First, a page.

Want to know how the future workforce students use certain type of technology, e.g. search engines, social networking, online collaborative tools, as well as handheld devices both in and outside classroom?
In recent study that based on a survey from the spring of 2010 of over 36,950 freshmen and seniors at 100 four-year institutions and students at 27 two-year institutions, The ECAR Study of Undergraduate Students and Information Technology, 2010 gives some excellent insights into trends in college student’s technology ownership, perceptions, skills, and habits.
Students Ownership and Use of Technology
According to the study, about half (49%) of the respondents say they consider themselves to be mainstream adopters of technology. But about half of the male respondents see themselves as innovator or early adopters versus just a quarter of females described themselves that way.
Among the different devices, eReaders only gain 3.1% ownership compare with laptop 84% and 63% that own an Internet-capable handheld device.
Interactive Communication Tools
Communications technology continue dominate students use of IT. 9 out of 10 respondents said they use text messaging and access social networking websites. 4 of 10 use voice over computer-based Internet protocol (VoIP) services such as Skype, with a median use of monthly. Of the roughly one-half of respondents who own an Internet-capable handheld device and access the Internet with it, more than 8 in 10 said they use it to check for information such as news, weather, sports, specific facts etc, and about the same percentage also said they use their handheld device to send and receive e-mail.
Use of Social Networking Websites and How Students Use Them for
The study also found that social networking become rapidly growing application for mobile access, more than three-quarters of respondents said they use social networking sites (SNSs) from their handheld device, up from two-thirds among last year’s respondents.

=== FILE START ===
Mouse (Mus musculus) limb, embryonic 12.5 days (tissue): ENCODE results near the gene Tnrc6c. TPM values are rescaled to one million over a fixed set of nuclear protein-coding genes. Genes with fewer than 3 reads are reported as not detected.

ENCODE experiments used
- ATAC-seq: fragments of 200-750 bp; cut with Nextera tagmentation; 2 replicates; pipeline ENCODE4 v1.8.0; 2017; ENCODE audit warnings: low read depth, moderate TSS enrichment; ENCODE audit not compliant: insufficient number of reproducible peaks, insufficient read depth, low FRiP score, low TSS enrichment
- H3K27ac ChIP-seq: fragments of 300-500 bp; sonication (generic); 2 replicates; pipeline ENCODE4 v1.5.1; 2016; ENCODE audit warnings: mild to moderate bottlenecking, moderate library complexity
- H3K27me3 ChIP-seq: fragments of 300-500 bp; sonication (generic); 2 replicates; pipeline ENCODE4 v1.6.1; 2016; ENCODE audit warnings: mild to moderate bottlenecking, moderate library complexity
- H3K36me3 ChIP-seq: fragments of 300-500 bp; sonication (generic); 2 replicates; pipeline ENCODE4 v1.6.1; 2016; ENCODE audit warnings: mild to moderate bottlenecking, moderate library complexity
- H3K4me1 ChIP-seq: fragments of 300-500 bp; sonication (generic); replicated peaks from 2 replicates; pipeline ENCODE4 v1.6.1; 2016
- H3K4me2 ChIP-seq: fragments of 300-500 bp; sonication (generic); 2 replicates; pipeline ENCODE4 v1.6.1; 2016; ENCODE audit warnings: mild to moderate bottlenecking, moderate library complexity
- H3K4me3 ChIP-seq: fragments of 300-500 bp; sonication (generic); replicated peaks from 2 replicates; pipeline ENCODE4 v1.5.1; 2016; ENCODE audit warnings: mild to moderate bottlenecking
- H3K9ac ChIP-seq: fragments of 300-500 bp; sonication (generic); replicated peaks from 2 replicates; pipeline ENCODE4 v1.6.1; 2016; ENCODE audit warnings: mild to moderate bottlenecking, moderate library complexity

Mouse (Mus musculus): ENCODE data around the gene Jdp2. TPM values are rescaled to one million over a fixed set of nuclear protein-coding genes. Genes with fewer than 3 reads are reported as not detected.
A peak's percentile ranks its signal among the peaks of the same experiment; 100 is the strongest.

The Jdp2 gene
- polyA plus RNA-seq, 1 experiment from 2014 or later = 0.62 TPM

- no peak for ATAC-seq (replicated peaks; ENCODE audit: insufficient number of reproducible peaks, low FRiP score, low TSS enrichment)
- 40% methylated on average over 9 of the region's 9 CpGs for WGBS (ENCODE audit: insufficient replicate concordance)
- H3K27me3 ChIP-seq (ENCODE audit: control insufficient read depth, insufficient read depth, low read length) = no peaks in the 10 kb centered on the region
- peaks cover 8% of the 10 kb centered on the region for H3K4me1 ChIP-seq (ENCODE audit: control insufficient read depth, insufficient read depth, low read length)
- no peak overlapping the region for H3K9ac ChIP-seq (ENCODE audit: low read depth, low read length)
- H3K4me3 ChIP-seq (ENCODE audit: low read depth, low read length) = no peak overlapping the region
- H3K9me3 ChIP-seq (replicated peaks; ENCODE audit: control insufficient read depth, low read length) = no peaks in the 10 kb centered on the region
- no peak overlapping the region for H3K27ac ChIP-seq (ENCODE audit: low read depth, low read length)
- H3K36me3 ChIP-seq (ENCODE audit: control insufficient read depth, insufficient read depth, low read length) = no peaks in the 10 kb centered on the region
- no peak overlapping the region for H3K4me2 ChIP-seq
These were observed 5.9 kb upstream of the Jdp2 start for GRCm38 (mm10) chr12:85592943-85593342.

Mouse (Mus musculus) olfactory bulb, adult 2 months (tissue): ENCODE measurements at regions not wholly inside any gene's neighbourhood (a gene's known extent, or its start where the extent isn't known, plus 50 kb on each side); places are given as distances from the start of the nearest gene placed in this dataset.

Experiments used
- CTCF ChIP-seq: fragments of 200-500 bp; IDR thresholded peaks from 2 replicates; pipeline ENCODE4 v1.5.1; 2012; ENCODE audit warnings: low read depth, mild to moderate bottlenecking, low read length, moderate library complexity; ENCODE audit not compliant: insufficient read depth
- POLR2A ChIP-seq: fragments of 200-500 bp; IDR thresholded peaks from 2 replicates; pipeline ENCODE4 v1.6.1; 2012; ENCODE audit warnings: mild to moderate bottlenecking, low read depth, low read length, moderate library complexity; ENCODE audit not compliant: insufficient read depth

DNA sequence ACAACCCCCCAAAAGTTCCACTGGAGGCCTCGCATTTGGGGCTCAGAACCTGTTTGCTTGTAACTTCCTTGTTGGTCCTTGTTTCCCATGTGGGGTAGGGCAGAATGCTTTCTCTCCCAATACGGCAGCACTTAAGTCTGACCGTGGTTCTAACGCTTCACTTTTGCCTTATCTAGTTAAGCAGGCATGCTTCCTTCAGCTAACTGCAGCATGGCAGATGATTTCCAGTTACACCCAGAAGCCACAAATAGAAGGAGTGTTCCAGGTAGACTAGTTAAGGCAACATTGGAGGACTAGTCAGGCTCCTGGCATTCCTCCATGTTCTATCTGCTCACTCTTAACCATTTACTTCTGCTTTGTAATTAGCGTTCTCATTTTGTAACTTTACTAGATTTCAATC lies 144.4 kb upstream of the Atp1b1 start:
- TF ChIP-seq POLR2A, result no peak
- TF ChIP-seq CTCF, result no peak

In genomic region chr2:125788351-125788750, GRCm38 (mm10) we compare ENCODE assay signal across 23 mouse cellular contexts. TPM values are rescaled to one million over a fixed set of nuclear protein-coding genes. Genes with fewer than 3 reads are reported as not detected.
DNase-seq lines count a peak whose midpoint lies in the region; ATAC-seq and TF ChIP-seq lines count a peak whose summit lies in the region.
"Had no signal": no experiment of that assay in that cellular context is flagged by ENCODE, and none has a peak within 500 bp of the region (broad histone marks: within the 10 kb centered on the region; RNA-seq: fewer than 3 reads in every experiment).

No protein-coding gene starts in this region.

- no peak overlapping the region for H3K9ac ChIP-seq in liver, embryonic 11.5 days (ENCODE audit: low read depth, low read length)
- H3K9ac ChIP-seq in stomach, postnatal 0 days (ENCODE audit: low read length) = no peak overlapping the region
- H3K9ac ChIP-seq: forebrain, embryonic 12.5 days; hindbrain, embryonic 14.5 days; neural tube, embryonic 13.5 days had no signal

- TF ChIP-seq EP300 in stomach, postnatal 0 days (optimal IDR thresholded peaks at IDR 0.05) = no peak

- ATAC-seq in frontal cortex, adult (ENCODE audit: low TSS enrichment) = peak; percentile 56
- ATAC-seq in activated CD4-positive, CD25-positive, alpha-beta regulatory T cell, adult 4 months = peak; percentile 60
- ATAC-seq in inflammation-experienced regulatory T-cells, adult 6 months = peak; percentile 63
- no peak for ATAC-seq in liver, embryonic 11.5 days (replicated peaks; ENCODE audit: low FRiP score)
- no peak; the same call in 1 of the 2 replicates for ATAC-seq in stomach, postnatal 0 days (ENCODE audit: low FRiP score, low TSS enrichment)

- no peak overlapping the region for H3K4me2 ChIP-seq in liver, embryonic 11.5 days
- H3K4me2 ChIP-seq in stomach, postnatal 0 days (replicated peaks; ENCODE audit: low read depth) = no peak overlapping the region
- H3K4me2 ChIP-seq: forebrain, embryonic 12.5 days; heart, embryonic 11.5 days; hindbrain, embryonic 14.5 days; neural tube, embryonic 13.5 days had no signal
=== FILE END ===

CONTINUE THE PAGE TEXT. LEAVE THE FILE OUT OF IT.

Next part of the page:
The younger, so-called Net Generation students have integrated social networking more actively into their lives than older students. 18 and 19 years old students reported has use SNSs as nearly consistent 95 percent for the last four years.
96% of students said they were on Facebook. 23% said they were on MySpace. And of students active in social networking, fewer than 7% said they had no restrictions as to who could see their online profiles. 59% of women and only 40% of men said they’d put some restrictions in place as to who could view their social networking information.
Despite the very high percentage of students who said they use social networking for personal reasons, very few said they use these sites as part of their coursework. Only 3 in 10 said they do, most of whom said they did so to collaborate with fellow students in their classes. 8% of respondents said they used social networking sites to interact with their instructors. When asked if they would like to see more social networking in their classes, slightly more than 25% said they would.
In terms of other technologies being used by students, 36% said they used web-based productivity tools like Google Docs, 12% said they used blogs, and only 4% said they used microblogging services like Twitter in their courses.
Colleague students are usually at the cutting edge! So what you think? Do you think Facebook and laptops will thrive? And twitter and desktops will die?